For Rick Barry, scoring came naturally. As a senior at the University of Miami (in Florida), he led the nation with 37.4 points per game. In his second year as a professional, he paced the NBA with 35.6 points per game. Two years later, after jumping to the fledgling American Basketball Association, he averaged a league-best 34.0 points per contest. As the self-assured Barry often boasted, no defender could stop him.
A graceful, 6'7" forward, Barry mastered the nuances of driving and understood the importance of getting to the foul line. In college, he did much of his scoring close to the basket (he could hook with either hand). Later, he became renowned for his smooth jump shots and uncanny aim from the foul line. He shot free throws underhand, flipping the ball at the rim with a feathery touch. In the 10 years he played in the NBA, Barry made 90.0 percent of his free-throw attempts, the second-best accuracy mark in league history.
Good as he was, Barry never won popularity contests. His personality grated like fingernails on chalkboard. Early in his career, he fought with opponents, griped at officials, and acted like a spoiled brat when faced with adversity. He matured gradually, though he never stopped harping at the refs.
The son of a former semi-pro basketball player, Barry was born March 28, 1944, in Elizabeth, New Jersey, and grew up in Roselle Park. At Miami, he was coached by Bruce Hale, who became Barry's mentor and, later, his father-in-law. Though Barry averaged nearly 30 points per game during his three varsity seasons, the Hurricanes never went to the NCAA Tournament.
While the pros coveted Barry, some scouts considered him too angry and too skinny to make it big. After selecting Barry with the fourth pick in the first round, the San Francisco Warriors tried to trade him to the Lakers but were turned down. Barry went on to average 25.7 points per game in 1965-66, the most in NBA history for a rookie forward. The next year, he won the scoring title and San Francisco advanced to the NBA Finals against Philadelphia.
The Warriors were denied the championship, but as they headed into the summer of 1967, they looked like a future dynasty. But chaos ensued when Barry signed a contract with the ABA's Oakland Oaks, whose owner, pop singer Pat Boone, already had hired Hale to be his coach. The Warriors sued, claiming they still held rights to Barry. The courts granted a restraining order that forced Barry to sit out the 1967-68 season, but he was now property of the ABA's Oaks.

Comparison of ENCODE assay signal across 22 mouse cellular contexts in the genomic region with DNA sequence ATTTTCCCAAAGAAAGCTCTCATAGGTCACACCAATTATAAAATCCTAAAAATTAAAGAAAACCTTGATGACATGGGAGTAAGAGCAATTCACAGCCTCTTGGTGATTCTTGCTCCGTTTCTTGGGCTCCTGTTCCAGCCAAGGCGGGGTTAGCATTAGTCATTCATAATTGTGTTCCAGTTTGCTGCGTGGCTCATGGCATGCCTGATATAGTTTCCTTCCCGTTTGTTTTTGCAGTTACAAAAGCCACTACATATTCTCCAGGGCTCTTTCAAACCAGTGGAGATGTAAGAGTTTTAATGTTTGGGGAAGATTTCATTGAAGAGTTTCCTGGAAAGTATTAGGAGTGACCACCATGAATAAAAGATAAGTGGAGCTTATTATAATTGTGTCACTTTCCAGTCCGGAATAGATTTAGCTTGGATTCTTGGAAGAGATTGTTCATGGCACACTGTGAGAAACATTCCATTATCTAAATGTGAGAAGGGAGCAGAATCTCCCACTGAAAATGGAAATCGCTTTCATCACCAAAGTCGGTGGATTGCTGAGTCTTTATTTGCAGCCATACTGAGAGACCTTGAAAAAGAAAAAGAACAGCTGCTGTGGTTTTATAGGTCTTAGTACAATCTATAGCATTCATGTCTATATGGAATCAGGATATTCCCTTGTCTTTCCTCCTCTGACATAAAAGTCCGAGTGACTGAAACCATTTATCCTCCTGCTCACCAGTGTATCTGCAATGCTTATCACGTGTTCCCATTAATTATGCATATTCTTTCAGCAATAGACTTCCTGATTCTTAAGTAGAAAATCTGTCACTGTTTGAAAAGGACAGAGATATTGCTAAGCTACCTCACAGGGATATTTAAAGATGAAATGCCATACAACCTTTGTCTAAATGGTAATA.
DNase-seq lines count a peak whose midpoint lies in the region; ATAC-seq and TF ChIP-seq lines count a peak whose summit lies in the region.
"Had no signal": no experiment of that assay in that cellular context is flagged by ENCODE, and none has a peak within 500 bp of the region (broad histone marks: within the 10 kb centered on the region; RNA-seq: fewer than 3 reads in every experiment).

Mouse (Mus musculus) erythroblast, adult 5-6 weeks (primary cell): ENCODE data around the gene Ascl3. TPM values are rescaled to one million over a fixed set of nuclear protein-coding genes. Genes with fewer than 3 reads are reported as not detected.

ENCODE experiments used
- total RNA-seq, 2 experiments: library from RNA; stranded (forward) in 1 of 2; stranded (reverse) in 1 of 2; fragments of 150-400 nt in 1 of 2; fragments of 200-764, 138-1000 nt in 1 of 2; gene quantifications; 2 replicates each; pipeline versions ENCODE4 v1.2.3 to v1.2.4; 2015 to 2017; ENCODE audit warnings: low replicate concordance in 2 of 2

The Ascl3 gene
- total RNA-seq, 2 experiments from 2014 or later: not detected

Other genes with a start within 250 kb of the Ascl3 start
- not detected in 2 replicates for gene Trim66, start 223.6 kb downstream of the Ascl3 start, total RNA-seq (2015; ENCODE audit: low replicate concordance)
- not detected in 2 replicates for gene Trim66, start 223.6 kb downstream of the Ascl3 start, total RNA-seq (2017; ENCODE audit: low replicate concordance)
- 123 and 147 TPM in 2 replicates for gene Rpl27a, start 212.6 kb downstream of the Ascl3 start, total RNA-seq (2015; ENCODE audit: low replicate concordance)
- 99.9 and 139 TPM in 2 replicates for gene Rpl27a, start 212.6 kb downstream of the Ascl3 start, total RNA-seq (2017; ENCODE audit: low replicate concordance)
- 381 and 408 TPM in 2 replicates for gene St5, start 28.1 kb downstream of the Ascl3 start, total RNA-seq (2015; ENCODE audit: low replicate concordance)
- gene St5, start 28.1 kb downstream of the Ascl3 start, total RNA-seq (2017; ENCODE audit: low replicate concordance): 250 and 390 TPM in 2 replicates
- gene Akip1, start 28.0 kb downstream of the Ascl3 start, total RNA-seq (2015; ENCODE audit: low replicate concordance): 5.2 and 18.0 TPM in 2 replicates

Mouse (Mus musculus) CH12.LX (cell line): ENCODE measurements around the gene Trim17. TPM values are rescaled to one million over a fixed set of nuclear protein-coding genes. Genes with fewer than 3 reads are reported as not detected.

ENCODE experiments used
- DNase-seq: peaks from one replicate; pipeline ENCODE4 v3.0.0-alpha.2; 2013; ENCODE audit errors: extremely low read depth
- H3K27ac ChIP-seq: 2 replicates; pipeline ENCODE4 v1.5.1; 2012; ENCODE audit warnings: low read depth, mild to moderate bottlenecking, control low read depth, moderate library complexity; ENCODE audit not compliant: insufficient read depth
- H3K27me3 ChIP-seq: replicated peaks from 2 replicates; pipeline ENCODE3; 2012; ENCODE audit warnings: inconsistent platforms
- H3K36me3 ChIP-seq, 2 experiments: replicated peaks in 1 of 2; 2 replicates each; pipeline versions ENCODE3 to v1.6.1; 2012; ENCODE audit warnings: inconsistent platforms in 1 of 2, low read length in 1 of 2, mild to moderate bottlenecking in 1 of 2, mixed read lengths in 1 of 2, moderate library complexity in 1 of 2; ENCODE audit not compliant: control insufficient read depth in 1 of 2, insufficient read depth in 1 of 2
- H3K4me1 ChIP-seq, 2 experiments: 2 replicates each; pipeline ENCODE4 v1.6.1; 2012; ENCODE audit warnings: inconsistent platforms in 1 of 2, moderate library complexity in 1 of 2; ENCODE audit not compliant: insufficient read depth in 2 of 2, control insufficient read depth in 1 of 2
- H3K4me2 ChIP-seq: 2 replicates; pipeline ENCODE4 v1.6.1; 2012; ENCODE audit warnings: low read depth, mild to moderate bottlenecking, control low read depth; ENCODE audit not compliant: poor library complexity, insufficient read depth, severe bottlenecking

Without their hired gun, the Oaks finished in the basement. The next season, with Barry healthy for just 35 games because of a knee injury, they breezed to the ABA championship. Barry was the league's scoring champion with his 34.0 points per game. But when the franchise was sold and moved to Washington for the 1969-70 season, Barry announced that he wanted to stay on the West Coast and signed a new contract with his former team, the Warriors. Again the courts intervened, forcing Barry to honor the remaining three years on his ABA contract. After one season with Washington, he was traded to the New York Nets for a first-round pick and cash. Two seasons later, completing a most unusual circle, he returned to the Warriors.
Barry's crowning moment occurred when he led the underdog Warriors to a sweep of the Washington Bullets in the 1975 NBA Finals. He was named MVP of the championship series. In 1978-79, after signing with the Houston Rockets as a free agent, he set a single-season record for free-throw shooting (94.7 percent). And in 1980, he set an NBA record with eight 3-pointers in a game.
Barry retired following the 1979-80 season with 25,279 professional points and was elected to the Hall of Fame in 1986. Two of Rick's sons (Jon and Brent) became NBA players, and two others (Scooter and Drew) played major college basketball. When Brent won the NBA championship in 2005 and 2007 with the San Antonio Spurs, it marked only the second time that a father/son duo had won a championship as players.
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